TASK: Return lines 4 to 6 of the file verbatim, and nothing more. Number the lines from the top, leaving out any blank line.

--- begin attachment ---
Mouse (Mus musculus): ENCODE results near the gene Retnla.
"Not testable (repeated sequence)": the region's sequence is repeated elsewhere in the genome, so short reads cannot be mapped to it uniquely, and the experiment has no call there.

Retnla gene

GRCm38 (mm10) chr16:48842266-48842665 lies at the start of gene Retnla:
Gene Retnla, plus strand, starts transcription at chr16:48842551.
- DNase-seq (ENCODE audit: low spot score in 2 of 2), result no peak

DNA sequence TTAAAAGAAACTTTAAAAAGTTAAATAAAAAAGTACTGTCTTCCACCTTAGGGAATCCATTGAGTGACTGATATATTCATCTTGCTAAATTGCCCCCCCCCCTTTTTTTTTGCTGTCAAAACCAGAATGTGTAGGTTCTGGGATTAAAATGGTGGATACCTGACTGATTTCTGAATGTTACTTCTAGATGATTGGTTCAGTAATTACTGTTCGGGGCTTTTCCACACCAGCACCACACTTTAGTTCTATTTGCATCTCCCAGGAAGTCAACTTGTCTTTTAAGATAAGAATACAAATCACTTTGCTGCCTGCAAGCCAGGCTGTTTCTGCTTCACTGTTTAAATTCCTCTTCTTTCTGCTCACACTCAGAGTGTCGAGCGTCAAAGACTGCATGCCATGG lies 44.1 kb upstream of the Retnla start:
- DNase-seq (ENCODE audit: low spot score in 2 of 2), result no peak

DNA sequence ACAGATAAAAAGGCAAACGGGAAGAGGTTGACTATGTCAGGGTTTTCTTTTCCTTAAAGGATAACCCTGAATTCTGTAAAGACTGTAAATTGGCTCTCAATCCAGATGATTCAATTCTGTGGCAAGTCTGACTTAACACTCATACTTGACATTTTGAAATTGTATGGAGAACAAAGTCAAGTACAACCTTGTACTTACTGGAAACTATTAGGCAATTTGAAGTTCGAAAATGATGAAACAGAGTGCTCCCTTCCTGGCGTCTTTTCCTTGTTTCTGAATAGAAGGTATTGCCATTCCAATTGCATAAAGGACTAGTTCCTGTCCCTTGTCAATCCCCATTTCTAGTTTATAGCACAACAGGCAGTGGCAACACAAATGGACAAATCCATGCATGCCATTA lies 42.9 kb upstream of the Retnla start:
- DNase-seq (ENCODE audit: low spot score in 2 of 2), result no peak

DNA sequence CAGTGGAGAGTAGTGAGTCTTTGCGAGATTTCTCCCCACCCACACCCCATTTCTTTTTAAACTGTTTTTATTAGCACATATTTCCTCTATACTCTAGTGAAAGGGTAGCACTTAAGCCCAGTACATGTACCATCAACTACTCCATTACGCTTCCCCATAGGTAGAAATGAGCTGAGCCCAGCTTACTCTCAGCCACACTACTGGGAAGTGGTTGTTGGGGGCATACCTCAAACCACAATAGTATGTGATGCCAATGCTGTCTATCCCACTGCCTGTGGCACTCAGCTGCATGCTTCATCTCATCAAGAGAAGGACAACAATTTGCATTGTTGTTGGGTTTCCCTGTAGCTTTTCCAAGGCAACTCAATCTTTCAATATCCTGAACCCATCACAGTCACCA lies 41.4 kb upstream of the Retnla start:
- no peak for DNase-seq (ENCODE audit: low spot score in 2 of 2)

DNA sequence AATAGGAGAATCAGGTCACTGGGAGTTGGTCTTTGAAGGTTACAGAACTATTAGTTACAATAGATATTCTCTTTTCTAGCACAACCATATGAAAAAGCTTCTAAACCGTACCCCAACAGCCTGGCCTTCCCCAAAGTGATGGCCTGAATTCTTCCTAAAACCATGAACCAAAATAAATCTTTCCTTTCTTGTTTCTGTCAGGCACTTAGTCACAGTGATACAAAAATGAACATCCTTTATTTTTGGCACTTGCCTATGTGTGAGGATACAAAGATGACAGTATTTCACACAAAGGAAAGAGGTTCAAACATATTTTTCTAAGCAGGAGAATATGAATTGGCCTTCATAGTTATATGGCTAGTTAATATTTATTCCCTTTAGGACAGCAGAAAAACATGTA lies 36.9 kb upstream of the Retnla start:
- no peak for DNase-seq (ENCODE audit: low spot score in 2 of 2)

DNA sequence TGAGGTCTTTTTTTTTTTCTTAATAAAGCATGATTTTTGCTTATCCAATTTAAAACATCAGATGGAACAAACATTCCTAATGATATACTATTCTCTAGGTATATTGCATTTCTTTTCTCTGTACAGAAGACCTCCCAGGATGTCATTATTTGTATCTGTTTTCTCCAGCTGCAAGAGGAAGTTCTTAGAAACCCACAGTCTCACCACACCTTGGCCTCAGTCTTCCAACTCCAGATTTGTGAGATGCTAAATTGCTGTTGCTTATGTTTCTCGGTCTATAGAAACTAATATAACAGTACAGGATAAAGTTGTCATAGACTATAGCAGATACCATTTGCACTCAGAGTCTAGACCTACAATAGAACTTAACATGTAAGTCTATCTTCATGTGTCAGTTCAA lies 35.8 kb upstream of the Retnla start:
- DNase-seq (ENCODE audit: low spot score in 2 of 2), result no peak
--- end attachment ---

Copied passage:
GRCm38 (mm10) chr16:48842266-48842665 lies at the start of gene Retnla:
Gene Retnla, plus strand, starts transcription at chr16:48842551.
- DNase-seq (ENCODE audit: low spot score in 2 of 2), result no peak